The International Court of Justice orders Israel to stop the Rafah operation, so what is the next step? | Gaza News

The International Court of Justice orders Israel to stop the Rafah operation, so what is the next step?  |  Gaza News

The International Court of Justice issued a legally binding order for Israel to halt its invasion of Rafah.

The International Court of Justice called on Israel to end its operation in Rafah, the southernmost part of the Gaza Strip.

Over the past two weeks, Israel has reduced entire neighborhoods in Rafah to rubble and forcibly displaced hundreds of thousands of people.

Israel says it needs to move to Rafah to complete its mission of defeating Hamas. However, the International Court of Justice ruled that Israel’s war aims effectively violated the rights of Palestinians under the Genocide Convention.

Here’s everything you need to know about the new orders of the International Court of Justice.

What is the ruling of the International Court of Justice in the case of South Africa v. Israel?

According to the court, Israel must stop its attack on Rafah.

The court was not convinced that Israel had taken adequate measures to protect civilian lives, and voted – by a majority of 13 judges to two – that Israel must take effective measures to enable any UN-backed investigative committee to enter Gaza and investigate allegations of genocide.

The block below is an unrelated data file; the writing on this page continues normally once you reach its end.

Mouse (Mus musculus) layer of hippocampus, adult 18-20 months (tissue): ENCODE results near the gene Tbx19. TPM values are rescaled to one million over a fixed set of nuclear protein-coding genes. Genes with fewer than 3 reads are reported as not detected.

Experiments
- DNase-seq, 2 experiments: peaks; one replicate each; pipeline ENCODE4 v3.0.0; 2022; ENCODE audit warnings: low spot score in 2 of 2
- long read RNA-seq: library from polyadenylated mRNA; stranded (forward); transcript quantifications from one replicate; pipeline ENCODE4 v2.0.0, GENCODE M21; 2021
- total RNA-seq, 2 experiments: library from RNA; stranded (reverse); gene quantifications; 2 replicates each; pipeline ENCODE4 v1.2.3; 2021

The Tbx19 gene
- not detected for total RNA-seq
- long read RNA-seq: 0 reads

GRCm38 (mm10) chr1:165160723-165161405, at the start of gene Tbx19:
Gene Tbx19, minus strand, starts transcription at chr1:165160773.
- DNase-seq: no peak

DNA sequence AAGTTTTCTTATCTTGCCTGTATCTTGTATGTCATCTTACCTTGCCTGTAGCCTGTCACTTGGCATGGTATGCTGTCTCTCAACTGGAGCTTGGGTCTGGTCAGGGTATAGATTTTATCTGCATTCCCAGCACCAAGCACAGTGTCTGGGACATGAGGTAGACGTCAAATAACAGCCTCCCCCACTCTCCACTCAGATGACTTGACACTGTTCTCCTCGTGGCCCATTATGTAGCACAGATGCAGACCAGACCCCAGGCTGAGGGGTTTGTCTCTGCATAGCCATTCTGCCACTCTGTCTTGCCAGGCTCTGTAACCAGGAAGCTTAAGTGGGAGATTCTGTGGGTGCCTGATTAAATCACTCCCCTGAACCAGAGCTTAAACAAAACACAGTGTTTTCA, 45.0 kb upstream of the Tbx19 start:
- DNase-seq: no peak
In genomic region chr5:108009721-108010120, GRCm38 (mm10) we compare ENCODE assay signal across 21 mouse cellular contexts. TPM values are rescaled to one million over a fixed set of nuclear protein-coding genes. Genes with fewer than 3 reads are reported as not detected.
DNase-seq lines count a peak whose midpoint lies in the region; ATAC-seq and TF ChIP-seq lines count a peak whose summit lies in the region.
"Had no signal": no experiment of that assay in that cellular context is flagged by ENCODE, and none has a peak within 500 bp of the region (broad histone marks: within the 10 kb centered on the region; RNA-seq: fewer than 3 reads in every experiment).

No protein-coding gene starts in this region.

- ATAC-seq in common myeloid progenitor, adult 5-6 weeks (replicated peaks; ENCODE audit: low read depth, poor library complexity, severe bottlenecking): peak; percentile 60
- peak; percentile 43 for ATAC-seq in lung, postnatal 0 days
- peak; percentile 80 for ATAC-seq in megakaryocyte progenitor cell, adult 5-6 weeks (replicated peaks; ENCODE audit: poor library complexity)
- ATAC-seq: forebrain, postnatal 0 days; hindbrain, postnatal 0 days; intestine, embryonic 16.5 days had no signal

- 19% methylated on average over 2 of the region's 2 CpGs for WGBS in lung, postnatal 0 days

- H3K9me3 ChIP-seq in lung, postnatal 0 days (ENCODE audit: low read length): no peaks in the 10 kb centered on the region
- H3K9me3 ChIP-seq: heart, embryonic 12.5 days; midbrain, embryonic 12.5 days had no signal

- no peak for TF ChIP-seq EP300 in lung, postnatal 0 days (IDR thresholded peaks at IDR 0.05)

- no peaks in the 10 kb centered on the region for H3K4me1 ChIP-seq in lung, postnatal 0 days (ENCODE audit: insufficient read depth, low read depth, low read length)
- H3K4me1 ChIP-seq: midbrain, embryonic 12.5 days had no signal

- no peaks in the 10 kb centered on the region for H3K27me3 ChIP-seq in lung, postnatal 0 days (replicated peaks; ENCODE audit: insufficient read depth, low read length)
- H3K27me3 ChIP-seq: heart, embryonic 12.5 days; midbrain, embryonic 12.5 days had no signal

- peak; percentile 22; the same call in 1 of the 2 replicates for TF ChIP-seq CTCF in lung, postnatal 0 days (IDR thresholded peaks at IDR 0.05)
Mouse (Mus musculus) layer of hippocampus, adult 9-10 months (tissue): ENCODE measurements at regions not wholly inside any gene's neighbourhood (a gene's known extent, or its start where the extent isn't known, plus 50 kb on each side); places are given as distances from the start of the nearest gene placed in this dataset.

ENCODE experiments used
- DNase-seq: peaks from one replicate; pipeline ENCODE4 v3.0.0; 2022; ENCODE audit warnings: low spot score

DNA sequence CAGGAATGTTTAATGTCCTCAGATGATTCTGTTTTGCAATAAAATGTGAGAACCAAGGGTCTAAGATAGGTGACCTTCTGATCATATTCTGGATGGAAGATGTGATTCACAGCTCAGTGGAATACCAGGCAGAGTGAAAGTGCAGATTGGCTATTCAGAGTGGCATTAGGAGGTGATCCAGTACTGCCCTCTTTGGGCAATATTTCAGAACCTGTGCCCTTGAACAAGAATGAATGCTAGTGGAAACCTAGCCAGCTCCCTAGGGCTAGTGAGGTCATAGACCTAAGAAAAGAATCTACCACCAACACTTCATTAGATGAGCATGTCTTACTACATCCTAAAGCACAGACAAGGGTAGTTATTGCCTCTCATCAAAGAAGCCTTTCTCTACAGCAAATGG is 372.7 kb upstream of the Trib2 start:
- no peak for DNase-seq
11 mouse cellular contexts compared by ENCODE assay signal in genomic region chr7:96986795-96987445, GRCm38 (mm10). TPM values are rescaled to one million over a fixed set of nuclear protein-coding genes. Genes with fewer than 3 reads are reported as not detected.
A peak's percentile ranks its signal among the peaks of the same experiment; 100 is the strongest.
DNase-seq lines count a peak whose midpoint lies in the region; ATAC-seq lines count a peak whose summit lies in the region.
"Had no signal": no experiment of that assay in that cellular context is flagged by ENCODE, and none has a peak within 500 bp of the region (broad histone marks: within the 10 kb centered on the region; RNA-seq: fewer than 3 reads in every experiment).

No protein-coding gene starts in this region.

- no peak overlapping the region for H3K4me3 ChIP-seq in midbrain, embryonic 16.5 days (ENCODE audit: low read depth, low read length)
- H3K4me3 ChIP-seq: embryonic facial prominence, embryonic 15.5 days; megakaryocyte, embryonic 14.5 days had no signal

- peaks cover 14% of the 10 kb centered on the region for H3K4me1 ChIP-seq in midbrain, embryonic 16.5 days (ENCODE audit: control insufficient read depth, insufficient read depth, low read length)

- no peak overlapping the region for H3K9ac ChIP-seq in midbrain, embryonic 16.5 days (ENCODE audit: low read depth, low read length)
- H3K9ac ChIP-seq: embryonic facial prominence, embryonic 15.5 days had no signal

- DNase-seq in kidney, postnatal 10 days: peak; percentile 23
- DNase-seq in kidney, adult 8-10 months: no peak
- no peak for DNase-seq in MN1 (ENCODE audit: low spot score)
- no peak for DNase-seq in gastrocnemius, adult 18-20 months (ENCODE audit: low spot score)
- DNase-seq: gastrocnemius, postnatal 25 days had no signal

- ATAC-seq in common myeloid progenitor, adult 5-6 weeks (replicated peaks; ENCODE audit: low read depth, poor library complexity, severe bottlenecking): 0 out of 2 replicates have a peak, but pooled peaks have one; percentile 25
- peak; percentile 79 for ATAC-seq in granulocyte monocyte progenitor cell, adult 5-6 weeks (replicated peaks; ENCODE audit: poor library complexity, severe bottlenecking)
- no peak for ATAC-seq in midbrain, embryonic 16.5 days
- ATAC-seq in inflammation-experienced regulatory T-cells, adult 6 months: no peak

The court also affirmed its previous ruling on January 26 that Israel must increase its aid to Palestinians in Gaza.

“The ICJ is basically saying: OK, enough,” said Alonso Jormendi, a researcher in international law at King’s College London. “It’s so big…it’s [reflects] Loss of patience [with Israel] in my opinion.”

Director-General of South Africa’s Department of International Relations and Cooperation Zane Dangor and South African Ambassador to the Netherlands Vusimuzi Madonsela at the International Court of Justice as South Africa requests new emergency measures over the Israeli attacks on Rafah, The Hague, Netherlands, May 16, 2024. [Yves Herman/Reuters]

What is South Africa’s complaint against Israel?

South Africa initially submitted an urgent request to Israel to end its attack on Rafah, but then expanded its request for a complete ceasefire in Gaza.